Movie Review :: The Karate Kid: A Remake, Not an Homage

It was “I Love the 80’s” at the box office this weekend with two remakes coming out :: The A-Team and The Karate Kid.  And given the choice between the two, the Karate Kid seemed far less able to disappoint.  It didn’t feel like there was too much hype around the movie’s release, but it certainly commanded my attention.

What rang out to me was an interview with the movie’s producers where they stated that this film was NOT a remake of the original, but rather an Homage.  In short, this was going to be its own film, it was going to have originality to it, with perhaps a nod or two to the first one.

Unfortunately, they lied.

This movie was no more an homage to the original than The Office is an homage to Ricky Gervais’s masterpiece in England.  Sure there were a lot of changes.  It was Kung-Fu, not Karate.  The characters had new names.  It was set in China, not California.  Jackie Chan was awesome to watch.  And Jaiden Smith really steps from under his father’s shadow into his own- so much so that I predict he truly could outshine his father one day.

Not with-standing all that- the basic story line and key plot points are all the same- kid starts getting bullied.  The maitenance man comes to his rescue.  Has a beef with the martial arts masters of the bully.  Enters the kid in a contest with the promise of training him.  The kid is defiant but pliable.  Goes through the competition, overcomes injury and insult to gain the respect of his former enemies.  Sorry, hope I didn’t just ruin the movie for anyone- but it’s pretty much what happened in the first one.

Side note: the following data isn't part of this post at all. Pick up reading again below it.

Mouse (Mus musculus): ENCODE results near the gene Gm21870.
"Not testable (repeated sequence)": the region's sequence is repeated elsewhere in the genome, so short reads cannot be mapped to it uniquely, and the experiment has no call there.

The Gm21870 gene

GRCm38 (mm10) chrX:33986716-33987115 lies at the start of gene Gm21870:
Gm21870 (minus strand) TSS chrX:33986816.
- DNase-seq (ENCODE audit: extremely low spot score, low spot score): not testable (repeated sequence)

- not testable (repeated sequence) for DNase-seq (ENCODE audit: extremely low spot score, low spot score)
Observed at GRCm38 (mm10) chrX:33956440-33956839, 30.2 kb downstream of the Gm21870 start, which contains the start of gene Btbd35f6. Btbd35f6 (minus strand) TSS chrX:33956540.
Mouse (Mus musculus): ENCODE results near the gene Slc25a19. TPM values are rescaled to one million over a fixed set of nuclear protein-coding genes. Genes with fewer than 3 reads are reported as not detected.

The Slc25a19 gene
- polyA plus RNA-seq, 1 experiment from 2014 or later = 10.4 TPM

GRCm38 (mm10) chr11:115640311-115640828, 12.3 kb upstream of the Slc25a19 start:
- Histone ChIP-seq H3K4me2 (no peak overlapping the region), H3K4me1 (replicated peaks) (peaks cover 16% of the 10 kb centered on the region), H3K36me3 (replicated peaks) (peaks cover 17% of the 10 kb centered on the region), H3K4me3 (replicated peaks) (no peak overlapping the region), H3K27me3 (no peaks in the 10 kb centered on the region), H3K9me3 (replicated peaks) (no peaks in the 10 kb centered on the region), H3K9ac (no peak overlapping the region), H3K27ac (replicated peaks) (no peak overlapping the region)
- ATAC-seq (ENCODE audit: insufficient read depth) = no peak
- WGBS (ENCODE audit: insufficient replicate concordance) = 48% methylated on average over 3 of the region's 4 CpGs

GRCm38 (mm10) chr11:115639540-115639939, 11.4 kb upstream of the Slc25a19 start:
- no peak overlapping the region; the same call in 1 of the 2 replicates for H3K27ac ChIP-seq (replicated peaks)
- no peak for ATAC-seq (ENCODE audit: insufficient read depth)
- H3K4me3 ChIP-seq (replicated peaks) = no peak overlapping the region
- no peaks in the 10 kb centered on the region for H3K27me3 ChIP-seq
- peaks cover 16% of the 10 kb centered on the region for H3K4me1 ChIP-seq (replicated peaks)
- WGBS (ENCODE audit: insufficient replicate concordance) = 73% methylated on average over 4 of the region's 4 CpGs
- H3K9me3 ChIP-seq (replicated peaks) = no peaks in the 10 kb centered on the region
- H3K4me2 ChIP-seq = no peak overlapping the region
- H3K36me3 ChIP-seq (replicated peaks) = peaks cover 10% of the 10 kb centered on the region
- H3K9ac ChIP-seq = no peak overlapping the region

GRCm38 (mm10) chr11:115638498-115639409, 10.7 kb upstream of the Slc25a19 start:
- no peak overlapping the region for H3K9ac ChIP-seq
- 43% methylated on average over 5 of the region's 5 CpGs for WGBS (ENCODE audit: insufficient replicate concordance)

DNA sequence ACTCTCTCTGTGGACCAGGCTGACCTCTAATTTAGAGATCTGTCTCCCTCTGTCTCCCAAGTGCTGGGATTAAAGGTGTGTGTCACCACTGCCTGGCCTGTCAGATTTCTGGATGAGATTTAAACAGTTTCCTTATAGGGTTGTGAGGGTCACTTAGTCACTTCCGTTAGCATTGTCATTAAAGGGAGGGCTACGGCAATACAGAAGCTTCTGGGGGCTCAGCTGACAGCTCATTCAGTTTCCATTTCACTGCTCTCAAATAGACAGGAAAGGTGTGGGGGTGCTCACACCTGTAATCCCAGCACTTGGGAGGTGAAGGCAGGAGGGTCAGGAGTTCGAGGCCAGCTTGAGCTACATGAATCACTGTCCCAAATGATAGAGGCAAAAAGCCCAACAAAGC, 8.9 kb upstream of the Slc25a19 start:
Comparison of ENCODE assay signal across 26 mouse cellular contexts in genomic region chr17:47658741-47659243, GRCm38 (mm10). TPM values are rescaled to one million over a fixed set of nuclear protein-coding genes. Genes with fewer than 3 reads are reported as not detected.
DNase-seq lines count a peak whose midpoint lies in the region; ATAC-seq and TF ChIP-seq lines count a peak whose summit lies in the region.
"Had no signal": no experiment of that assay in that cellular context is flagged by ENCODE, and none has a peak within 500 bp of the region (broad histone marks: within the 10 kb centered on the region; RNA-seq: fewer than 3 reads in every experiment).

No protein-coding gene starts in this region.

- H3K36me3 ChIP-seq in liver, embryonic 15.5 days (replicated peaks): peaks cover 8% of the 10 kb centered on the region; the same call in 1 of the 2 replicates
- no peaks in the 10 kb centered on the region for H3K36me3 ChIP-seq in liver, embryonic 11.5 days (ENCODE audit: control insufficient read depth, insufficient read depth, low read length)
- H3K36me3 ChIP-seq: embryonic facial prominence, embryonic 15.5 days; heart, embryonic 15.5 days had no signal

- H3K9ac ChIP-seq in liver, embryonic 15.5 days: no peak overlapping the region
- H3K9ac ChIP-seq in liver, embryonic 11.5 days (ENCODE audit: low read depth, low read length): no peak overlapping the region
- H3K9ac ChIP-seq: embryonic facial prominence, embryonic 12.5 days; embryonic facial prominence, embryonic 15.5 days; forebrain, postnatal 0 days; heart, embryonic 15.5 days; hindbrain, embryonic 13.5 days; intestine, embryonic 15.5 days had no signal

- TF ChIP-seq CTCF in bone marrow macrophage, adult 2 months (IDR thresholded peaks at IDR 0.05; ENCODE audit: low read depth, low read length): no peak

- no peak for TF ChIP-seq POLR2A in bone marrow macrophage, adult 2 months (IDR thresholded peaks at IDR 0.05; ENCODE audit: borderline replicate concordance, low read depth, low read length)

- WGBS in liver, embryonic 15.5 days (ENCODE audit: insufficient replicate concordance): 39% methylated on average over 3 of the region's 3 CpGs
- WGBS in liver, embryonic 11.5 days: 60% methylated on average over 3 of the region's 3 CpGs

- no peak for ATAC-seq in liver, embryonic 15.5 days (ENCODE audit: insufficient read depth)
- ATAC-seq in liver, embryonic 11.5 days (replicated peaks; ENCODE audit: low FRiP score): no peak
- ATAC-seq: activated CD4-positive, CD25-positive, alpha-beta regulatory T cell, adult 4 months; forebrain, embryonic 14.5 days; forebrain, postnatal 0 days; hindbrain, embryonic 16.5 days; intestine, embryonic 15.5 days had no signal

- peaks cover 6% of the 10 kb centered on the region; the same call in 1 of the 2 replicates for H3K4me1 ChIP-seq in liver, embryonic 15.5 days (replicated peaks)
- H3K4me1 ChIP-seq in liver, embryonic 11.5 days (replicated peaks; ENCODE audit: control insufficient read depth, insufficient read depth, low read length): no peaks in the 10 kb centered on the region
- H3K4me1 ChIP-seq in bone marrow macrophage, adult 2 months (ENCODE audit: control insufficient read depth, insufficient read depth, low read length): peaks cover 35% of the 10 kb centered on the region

That being said, this was definitely a good movie.  I even dare say better than the first.  And at 2 Hours and 20 minutes, this movie clocks in at just about 20 minutes too long.  One of the things they tried to do in this movie was delve into the history and back story of our Kung Fu master.  And while I was certainly moved, it didn’t really seem to help advance the story at all.  Also, I would have loved to have seen them spend more time at the monastery, which definitely a cool scene.
As I said before, Jaiden Smith was stellar in this movie.  Definitely his father’s son, there were some eerie moments where Jaiden was channeling Will Smith.  Jackie Chan was absolutely the right person to try to redo Mr. Myagi, although in this incarnation we call him Mr. Han.  And while I can’t say the chinese kids in this film did the best acting job in the world, my hat is off to them for a valient effort- it can’t be easy to act in a language that you don’t even speak to an audience half a world away.

So go for it.  Grab a couple of friends or a date, and see this movie.  It’s well worth the ticket price, just be sure to hit the restroom as you go in.

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